All of these wonderful toys which had brought so much joy to these double-income-no-children yuppies, these high tech gadgets which occupied so many hours – seemed so empty and useless now. In fact, they appeared as they truly are – enormous distractions to the things that really matter in life – the eternal verities.
Early in Beverly’s hospitalization, she turned down my offer to pray, but as time went on she welcomed prayer. An increasing percentage of our time together was spent discussing more and more important things. The hospital television set which so disinterested Beverly, was replaced with a Walkman radio, and Beverly enjoyed hours of religious broadcasting tuned to KTIS.
After a season of what the doctors called, “industrial strength” chemotherapy, Beverly took a turn for the better. The Lupus was in remission, there was even talk of sending her home. One Sunday afternoon, my parents and I were in to see Beverly. She was reflecting over the past weeks. Beverly shared her fears and how she had turned to God. “This kind of a trial is not anything I would wish on anyone” she said, “But it has been good for me. I have drawn close to God through this ordeal.” At the suggestion of Beverly’s pastor, Pastor Linda Pederson of Faith Lutheran, Beverly planned to write the story of her spiritual pilgrimage through these times and share it with the congregation after her recovery.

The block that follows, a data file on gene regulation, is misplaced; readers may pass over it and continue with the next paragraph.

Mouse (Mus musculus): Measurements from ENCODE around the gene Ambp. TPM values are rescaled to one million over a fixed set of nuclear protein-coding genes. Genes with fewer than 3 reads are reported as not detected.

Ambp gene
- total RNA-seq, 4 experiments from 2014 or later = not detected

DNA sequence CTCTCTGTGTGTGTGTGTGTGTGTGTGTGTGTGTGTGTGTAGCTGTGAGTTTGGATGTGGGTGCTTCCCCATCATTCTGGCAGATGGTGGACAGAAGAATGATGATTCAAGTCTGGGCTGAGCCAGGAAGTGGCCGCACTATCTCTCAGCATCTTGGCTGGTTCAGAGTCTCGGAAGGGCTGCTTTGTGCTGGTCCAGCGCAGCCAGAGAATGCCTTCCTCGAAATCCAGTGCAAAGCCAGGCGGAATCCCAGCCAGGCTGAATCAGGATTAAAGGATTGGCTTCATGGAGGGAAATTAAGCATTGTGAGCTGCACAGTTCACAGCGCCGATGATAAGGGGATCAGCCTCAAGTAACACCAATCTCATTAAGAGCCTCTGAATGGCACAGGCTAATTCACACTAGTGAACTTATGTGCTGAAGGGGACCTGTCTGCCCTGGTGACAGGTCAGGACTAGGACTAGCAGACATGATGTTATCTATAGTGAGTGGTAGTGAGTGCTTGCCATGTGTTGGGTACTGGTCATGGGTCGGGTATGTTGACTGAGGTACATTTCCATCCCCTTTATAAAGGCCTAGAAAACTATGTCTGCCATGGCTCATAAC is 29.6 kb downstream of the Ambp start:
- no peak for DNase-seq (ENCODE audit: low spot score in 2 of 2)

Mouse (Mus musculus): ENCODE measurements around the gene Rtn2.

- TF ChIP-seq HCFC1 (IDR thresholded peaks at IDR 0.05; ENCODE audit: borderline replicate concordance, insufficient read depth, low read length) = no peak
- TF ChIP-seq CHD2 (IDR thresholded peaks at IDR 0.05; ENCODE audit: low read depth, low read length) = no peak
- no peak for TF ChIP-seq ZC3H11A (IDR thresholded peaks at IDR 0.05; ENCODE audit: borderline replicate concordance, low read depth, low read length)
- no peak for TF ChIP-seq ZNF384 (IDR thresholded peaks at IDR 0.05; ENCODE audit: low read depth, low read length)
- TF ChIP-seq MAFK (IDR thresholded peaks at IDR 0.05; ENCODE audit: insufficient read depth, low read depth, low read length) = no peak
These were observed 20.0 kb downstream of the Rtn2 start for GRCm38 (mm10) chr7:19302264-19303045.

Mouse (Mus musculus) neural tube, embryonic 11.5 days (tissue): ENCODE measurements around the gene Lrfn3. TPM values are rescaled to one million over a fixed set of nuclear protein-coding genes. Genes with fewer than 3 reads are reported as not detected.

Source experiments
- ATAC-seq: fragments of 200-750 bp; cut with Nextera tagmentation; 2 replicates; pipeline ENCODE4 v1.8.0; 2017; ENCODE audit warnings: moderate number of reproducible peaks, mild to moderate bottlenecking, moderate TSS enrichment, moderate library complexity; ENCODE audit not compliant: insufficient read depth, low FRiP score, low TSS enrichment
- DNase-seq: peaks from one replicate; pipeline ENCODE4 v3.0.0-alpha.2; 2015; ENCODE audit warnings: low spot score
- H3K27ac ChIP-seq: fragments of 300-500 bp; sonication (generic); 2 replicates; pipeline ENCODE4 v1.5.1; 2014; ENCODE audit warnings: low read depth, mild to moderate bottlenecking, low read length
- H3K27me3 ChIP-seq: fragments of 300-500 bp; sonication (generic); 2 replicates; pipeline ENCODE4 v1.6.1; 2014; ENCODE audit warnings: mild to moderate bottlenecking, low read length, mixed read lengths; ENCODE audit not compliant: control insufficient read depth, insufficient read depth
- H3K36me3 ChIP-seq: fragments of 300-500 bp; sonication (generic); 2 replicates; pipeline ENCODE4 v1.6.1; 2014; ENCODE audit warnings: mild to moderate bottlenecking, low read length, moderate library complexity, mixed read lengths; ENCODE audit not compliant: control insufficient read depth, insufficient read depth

Beverly never had the opportunity to write her testimony. A few days later things worsened, she returned to Intensive Care and experienced one crisis after another, and then she went to be with her Lord. Now I am sharing with you, the message I feel Beverly would want you to hear.
“It is only when the loom is silent that the Lord can deal with the weaver. It is only when we stop our preoccupations with all of our temporal involvements – as wholesome as they may be – that we can be eternally aligned with our Master Designer. Be careful not to wait too long. Health, success, and prosperity have such a way of blinding us from the spiritual world. Learn the spiritual discipline of the silent loom; each day draw near to God. What He has to offer cannot be found in any other pursuit. Call on the Lord while He may be found.”
Let us silence our looms right now – wherever we are – and talk to the Lord individually. As God’s agents of reconciliation, let us covenant to be an army of liberation that advances on its knees.